4
| Crime |

Now, They Find White Powder at the Crowley Courthouse

^
Keep Dallas Observer Free
I Support
  • Local
  • Community
  • Journalism
  • logo

Support the independent voice of Dallas and help keep the future of Dallas Observer free.

Update at 4:55 p.m.Turns out, the powder was harmless. Tests, presumably by someone who has crushed anti-depressants into powder, showed that the substance was similar to "an anti-depressant medication that had been crushed into a powder."

In the case at the Arbors shopping center in far North Dallas, a clerk at a postal center called police after a "suspicious envelope" was dropped off there. Tests of the envelope came back negative. The investigation is now in the hands of the FBI.

Original post:In the wake of yesterday's announcement that the FBI is offering $150,00 for information leading to the arrest of a local Scooby Doo lover who also likes sending white powder-filled envelopes to preschools and such, people are on their toes. Dallas Fire Department spokesman Jason Evans sends word that haz-mat teams are currently working on two more white-powder scares, on in the county courthouse.

At 08:33, we responded to the Frank Crowley Courts Building for a white powder envelope on the 6th floor. No information on who the envelope was sent to (if anyone) or if there were any injuries or evacuations. I will check with the HazMat Captain and provide updates as soon as they are available.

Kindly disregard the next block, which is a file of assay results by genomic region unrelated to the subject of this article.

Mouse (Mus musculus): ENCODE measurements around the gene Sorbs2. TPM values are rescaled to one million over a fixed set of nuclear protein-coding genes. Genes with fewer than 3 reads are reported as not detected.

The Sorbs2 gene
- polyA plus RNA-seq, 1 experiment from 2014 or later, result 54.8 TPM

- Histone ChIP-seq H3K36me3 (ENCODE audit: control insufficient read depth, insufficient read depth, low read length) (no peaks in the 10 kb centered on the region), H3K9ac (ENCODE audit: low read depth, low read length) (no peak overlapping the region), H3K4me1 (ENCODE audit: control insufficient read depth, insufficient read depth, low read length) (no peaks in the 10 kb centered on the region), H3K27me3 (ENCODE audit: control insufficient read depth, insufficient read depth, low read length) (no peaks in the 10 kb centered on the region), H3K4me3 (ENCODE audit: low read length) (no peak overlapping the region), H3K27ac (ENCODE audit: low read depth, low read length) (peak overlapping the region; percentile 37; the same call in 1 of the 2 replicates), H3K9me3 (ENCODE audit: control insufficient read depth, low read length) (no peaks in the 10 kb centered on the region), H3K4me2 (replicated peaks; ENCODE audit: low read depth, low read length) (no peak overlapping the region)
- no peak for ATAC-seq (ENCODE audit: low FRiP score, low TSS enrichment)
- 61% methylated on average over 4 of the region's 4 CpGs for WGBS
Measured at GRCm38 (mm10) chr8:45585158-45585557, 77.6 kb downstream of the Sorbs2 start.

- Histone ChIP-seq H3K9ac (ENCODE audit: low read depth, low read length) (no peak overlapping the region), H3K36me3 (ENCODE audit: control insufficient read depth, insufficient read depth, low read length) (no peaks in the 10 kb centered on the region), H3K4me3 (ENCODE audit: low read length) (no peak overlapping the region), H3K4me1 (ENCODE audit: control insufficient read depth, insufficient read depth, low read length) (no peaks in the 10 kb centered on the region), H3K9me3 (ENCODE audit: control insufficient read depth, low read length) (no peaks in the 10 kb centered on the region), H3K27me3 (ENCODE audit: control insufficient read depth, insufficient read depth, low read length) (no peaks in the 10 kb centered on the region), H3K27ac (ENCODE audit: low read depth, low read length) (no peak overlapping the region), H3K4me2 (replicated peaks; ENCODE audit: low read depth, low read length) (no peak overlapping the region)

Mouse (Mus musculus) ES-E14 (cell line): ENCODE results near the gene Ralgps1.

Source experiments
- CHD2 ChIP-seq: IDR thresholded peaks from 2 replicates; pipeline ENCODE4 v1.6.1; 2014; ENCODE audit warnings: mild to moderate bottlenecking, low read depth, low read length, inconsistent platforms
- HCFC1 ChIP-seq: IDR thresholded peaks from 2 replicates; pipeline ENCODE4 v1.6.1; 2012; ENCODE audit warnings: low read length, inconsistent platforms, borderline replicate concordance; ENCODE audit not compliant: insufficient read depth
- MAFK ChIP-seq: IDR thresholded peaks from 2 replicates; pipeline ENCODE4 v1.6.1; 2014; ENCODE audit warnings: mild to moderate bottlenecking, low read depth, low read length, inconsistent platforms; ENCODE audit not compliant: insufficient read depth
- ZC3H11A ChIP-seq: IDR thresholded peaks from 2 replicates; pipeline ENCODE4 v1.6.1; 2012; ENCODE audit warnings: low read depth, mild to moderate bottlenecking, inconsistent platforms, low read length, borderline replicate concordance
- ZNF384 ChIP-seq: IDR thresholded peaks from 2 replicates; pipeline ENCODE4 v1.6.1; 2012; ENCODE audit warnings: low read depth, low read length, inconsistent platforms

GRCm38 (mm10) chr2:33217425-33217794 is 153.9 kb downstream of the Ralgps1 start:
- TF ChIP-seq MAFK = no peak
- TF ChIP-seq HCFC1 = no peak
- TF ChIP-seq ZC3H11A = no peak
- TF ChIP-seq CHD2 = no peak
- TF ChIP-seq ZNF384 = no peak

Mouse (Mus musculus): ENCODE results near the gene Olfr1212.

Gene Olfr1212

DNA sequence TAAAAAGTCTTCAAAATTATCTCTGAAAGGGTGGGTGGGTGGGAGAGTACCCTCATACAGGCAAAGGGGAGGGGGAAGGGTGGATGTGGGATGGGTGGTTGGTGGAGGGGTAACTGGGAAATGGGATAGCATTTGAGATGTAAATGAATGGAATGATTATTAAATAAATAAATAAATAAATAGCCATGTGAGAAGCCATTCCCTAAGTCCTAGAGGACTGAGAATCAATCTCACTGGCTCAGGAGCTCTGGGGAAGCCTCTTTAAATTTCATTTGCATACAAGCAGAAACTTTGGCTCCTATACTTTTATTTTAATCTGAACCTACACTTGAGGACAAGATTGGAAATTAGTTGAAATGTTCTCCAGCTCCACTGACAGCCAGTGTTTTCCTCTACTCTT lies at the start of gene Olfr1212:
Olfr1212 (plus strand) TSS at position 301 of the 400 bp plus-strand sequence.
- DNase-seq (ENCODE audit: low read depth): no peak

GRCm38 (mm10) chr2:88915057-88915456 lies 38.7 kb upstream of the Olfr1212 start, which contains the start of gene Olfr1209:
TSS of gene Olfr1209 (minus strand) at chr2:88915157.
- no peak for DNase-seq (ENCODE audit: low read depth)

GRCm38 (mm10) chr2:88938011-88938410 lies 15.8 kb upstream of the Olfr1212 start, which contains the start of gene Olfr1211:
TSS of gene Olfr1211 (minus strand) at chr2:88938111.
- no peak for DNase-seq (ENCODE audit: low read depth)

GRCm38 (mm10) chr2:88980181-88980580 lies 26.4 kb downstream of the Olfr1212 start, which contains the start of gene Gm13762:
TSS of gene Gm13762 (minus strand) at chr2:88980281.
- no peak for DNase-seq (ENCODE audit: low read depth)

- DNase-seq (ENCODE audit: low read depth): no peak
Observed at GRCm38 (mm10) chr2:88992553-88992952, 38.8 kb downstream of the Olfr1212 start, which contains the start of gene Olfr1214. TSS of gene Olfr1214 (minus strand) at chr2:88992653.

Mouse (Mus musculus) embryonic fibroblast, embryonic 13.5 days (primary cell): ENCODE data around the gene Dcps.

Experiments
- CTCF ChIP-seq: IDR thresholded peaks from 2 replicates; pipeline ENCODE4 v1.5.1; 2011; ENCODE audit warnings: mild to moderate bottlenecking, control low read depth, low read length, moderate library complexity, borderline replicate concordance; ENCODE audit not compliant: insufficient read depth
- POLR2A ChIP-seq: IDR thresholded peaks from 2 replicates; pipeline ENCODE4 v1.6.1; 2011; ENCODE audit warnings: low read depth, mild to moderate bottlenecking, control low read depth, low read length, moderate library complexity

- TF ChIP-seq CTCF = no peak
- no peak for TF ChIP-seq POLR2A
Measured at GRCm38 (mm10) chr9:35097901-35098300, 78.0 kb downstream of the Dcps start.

At 08:45 we were called out to the Arbors Shopping Center for a "suspicious envelope". There is no information available on the specifics of that incident as well; but I can tell you that the Plano Fire Department's HazMat Team is on the scene, and I will most likely head out there to find out some more information when I'm done at riverfront.

Keep the Dallas Observer Free... Since we started the Dallas Observer, it has been defined as the free, independent voice of Dallas, and we would like to keep it that way. Offering our readers free access to incisive coverage of local news, food and culture. Producing stories on everything from political scandals to the hottest new bands, with gutsy reporting, stylish writing, and staffers who've won everything from the Society of Professional Journalists' Sigma Delta Chi feature-writing award to the Casey Medal for Meritorious Journalism. But with local journalism's existence under siege and advertising revenue setbacks having a larger impact, it is important now more than ever for us to rally support behind funding our local journalism. You can help by participating in our "I Support" membership program, allowing us to keep covering Dallas with no paywalls.

We use cookies to collect and analyze information on site performance and usage, and to enhance and customize content and advertisements. By clicking 'X' or continuing to use the site, you agree to allow cookies to be placed. To find out more, visit our cookies policy and our privacy policy.

 

Join the Observer community and help support independent local journalism in Dallas.

 

Join the Observer community and help support independent local journalism in Dallas.